Saudi Women to Clinton: Help Us Win the Right to Drive

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Between forging new diplomatic relationships with Egypt and Tunisia and managing the US response to ongoing strife in Bahrain, Yemen, and Libya, and Syria, you might say that Secretary of State Hillary Clinton has her hands full. But don’t tell that to the women of Saudi Arabia. Hot on the heels of the Arab Spring, they’re pushing Clinton to speak up for their right—not to vote or to overthrow the government, but to drive.

Over 10,000 people in the US have signed an open letter calling on Clinton to publicly support giving Saudi women have the right to drive. The campaign, which is spearheaded by Change.org, was spurred on by the plight of Manal al-Sharif, a Saudi woman who was arrested for driving and subsequently dubbed the “Saudi Rosa Parks.” The letter-writers are calling for Saudi women to protest by taking to the roads en masse on June 17.

From the letter:

Saudi Arabia, one of the strongest and longest standing US allies in the Middle East, is also the only country on earth where women are not allowed to drive, or even ride a bicycle, often dubbed ‘the world’s largest women’s prison’. As Saudi women our lack of freedom of movement places an extreme burden on our lives. We lack a public transportation system and the most basic errands and medical appointments are missed due to the difficulty and expenses of arranging transportation, notwithstanding educational and work opportunities. Many from our religious establishment openly state that the reason they prohibit women from driving is to keep women at home and in need of men. Our lack of this basic right to drive our own cars has been repeatedly exploited by abusive fathers, brothers, husbands and even hired drivers. Just this week a Saudi woman reported she was raped by her driver.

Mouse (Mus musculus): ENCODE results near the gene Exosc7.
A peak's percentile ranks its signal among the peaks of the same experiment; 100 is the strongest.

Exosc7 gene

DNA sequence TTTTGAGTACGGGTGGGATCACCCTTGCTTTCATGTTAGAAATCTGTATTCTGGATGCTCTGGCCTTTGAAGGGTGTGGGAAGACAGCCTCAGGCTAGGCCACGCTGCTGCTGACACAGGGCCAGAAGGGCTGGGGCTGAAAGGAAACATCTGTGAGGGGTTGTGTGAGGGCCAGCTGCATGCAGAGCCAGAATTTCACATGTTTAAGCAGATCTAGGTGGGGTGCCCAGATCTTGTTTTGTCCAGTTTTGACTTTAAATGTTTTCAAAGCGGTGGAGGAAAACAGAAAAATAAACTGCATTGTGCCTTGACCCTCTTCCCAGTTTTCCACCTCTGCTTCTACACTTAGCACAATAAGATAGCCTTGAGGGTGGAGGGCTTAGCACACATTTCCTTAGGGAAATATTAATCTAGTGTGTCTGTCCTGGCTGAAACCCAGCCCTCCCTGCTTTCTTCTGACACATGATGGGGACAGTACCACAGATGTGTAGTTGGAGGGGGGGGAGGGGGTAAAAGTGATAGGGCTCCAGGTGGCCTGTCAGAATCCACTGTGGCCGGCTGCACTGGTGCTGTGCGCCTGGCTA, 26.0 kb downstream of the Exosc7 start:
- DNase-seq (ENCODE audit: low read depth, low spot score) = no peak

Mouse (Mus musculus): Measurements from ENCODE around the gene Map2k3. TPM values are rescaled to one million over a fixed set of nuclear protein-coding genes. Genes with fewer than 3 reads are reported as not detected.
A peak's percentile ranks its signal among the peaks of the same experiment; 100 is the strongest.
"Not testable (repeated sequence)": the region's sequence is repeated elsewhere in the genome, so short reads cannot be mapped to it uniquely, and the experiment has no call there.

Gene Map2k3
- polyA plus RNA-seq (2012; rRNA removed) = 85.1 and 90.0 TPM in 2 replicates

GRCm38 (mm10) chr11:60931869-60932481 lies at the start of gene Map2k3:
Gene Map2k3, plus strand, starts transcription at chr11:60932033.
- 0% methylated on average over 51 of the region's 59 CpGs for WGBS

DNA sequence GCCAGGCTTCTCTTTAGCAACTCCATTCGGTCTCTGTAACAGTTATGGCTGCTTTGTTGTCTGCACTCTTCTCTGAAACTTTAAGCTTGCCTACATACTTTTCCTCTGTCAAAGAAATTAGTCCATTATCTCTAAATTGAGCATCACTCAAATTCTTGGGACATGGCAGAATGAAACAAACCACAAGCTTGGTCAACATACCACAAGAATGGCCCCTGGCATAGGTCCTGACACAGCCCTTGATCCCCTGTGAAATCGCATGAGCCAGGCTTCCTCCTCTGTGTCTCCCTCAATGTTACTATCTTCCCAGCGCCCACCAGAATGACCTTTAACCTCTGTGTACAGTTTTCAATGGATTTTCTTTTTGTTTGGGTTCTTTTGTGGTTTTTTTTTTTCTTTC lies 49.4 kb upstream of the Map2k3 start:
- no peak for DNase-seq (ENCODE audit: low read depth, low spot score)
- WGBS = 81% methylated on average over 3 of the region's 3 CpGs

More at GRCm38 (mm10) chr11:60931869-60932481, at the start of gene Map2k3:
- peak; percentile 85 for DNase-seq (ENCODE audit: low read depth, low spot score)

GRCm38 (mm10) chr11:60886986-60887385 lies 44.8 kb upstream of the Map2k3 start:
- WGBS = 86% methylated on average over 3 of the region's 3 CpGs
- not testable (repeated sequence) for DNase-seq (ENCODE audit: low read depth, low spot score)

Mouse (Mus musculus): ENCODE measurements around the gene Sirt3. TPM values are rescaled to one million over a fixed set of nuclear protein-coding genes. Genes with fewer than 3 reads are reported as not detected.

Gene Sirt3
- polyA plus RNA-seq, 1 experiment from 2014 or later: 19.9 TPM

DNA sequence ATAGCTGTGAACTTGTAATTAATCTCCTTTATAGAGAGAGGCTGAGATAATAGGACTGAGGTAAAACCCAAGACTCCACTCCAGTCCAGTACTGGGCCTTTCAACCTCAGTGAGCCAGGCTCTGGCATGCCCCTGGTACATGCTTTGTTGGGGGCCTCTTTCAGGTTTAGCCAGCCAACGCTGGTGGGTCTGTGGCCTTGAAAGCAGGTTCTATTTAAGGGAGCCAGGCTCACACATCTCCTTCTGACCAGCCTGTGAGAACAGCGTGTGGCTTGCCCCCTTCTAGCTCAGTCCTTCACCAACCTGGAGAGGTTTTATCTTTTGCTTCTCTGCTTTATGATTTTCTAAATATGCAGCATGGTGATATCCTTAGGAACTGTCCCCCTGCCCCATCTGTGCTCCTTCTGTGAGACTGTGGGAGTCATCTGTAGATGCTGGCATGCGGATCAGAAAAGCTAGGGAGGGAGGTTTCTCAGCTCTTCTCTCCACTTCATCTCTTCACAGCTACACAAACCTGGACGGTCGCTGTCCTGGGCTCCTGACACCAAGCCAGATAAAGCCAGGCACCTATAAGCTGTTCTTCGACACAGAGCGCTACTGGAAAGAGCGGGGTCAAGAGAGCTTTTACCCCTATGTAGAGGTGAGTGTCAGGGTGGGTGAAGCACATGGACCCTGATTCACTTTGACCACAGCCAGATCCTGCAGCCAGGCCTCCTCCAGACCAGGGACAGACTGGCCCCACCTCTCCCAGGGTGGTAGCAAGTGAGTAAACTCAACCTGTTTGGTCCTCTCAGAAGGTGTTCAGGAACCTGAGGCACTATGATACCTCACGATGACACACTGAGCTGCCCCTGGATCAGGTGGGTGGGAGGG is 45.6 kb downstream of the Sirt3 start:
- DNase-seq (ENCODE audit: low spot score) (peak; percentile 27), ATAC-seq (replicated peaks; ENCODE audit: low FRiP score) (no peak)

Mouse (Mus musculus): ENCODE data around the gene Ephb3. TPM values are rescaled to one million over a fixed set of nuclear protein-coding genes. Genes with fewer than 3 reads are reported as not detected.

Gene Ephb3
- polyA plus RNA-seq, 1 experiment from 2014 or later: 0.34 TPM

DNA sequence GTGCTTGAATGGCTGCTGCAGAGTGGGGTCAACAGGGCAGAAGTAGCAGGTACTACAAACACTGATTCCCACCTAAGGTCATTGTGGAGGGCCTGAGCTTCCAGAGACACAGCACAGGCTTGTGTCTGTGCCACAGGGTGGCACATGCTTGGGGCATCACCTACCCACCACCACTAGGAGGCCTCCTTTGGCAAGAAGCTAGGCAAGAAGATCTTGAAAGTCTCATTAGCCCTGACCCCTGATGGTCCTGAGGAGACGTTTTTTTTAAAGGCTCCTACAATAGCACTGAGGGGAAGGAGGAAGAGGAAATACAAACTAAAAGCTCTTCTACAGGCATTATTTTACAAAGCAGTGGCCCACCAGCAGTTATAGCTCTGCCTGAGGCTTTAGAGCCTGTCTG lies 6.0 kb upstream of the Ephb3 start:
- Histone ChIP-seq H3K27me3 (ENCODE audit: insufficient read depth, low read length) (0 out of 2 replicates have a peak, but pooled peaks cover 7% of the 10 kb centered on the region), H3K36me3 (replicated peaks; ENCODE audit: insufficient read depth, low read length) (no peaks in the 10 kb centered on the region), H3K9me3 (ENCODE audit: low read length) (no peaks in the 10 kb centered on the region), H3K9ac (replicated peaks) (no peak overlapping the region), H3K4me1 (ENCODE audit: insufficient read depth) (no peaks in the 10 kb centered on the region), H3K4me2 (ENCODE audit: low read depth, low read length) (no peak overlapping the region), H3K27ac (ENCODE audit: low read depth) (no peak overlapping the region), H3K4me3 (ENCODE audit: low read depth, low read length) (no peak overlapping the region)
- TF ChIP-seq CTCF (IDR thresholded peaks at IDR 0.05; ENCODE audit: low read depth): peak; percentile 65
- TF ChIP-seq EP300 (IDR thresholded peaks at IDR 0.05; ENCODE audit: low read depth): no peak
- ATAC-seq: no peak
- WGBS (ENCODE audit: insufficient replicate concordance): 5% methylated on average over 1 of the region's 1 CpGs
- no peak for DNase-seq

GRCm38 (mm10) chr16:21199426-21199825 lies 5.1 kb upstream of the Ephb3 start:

And the letter makes a direct pitch to Clinton:

We write to ask that you make a public statement supporting Saudi women’s right to drive. We do not make this request lightly, but we believe that you making a public statement of support for Saudi Arabia opening the country’s roads to women would be a game changing moment.

Secretary Clinton, you are a friend. Indeed, some of us have met you personally during your decades-long journey as a champion of women’s rights all over the world. Now, as we build the largest Saudi women’s protest movement in decades, we need your help.

So far, the Saudi monarchy has managed to fortify itself against the revolutionary tide that’s threatening entrenched regimes across the region. If, come June 17, its women drivers pull off their bold, potentially game-changing display of civil disobedience, everyone—including Clinton, a champion of women’s rights—will have to stand up and take notice.

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